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Aesop's Fables by  J. H. Stickney


 

 

THE BAT AND THE WEASELS

A
BAT, trying to fly one day, fell to the ground, and a Weasel caught him. The Bat begged the Weasel not to kill him.


[Illustration]

"There is nothing I hate like a bird," said the Weasel; "I always kill them."

"But I am not a bird," said the Bat, as he folded his wings close to [32] his sides; "birds don't come tumbling down as I did; and besides, don't you see my little smooth head and my ears?"

"Yes, yes," said the Weasel, "I did not notice them at first. I see, you are a mouse"; so he let the Bat go.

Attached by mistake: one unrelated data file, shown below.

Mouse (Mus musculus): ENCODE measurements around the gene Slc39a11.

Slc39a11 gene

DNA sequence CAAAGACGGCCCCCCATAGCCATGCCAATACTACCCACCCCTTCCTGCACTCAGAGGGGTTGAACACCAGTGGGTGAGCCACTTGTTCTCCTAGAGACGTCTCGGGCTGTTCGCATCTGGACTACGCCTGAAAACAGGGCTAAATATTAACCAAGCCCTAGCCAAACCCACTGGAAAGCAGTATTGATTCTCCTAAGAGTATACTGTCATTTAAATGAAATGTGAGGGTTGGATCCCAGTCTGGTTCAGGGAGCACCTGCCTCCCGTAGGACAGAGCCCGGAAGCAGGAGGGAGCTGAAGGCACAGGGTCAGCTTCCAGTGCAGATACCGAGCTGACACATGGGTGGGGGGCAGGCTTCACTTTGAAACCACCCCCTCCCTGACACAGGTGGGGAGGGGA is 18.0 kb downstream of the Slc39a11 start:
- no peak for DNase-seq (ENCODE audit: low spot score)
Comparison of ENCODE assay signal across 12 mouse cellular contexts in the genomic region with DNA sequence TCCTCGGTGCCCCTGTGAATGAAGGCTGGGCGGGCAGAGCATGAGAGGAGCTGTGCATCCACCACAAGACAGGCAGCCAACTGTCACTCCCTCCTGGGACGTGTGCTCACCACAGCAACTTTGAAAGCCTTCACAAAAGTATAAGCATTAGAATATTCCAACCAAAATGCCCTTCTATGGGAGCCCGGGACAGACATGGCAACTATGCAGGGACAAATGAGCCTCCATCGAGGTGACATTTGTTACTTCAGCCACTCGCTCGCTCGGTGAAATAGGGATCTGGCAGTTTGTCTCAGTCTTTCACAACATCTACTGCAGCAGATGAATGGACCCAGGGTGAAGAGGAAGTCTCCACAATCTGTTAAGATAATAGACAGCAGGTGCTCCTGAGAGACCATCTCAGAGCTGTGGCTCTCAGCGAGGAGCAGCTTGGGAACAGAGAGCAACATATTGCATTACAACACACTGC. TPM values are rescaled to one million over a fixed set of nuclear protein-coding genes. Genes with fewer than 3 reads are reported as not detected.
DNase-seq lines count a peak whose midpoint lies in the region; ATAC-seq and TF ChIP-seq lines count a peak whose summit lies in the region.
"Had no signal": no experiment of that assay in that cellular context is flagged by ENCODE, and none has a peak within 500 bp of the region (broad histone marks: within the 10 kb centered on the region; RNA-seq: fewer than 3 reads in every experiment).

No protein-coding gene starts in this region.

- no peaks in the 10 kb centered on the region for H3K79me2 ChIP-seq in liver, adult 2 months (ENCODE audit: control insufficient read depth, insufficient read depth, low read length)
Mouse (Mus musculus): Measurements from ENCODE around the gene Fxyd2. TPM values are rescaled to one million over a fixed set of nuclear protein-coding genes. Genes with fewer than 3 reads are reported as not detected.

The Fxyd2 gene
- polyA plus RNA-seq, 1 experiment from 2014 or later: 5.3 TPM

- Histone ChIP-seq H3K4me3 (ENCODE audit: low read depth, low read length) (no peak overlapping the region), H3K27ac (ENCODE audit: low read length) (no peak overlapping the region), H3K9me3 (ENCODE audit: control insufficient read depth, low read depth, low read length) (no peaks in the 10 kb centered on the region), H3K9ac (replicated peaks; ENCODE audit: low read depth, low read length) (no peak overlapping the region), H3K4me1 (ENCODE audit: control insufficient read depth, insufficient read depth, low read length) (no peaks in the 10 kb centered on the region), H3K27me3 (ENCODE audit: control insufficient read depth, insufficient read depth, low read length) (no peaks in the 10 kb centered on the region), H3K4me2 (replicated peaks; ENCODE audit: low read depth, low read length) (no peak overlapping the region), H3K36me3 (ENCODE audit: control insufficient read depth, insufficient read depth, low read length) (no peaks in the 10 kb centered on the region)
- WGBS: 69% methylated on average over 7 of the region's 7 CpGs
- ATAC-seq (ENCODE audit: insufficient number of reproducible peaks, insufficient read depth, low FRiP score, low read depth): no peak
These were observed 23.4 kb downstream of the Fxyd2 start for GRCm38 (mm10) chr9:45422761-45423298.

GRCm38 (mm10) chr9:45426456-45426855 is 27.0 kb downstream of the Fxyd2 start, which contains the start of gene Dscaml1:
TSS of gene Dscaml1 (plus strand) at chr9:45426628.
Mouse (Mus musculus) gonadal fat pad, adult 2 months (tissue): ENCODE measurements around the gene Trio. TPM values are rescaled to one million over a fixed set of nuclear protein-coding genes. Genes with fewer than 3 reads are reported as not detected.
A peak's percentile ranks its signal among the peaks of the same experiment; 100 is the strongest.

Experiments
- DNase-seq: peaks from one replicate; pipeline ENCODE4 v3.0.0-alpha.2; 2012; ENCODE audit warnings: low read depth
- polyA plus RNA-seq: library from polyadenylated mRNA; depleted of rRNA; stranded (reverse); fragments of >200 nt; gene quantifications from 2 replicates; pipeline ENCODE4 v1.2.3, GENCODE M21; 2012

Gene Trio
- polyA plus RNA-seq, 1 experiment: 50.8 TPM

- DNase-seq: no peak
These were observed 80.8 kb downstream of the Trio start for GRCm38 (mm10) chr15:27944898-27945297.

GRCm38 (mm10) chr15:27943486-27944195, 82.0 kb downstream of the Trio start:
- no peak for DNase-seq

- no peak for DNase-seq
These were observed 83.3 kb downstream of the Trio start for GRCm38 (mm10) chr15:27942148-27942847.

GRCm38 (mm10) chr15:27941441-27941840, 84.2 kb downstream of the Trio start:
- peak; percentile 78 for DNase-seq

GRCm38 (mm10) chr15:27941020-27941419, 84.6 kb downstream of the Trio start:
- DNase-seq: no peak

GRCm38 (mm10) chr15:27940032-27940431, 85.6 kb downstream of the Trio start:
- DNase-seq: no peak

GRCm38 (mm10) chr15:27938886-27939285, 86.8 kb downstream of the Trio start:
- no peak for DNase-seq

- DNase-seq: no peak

Some time after, the Bat took another flight, and again fell to the ground. Another Weasel came out of his hole and caught him.

"Pray don't kill me," said the Bat.

"Certainly I shall," said the Weasel; "I kill mice wherever I find them."

"But stop a moment," said the Bat, spreading his wings; "I am not a mouse. Don't you see my great wings? A muse can't fly, can it?"

"I beg your pardon," said the Weasel; "I did not know that you were a bird; I thought you were a [33] mouse. I see I was mistake." Then he let him go.

So the cunning Bat escaped a second time, but it is not often safe to sue such arguments.


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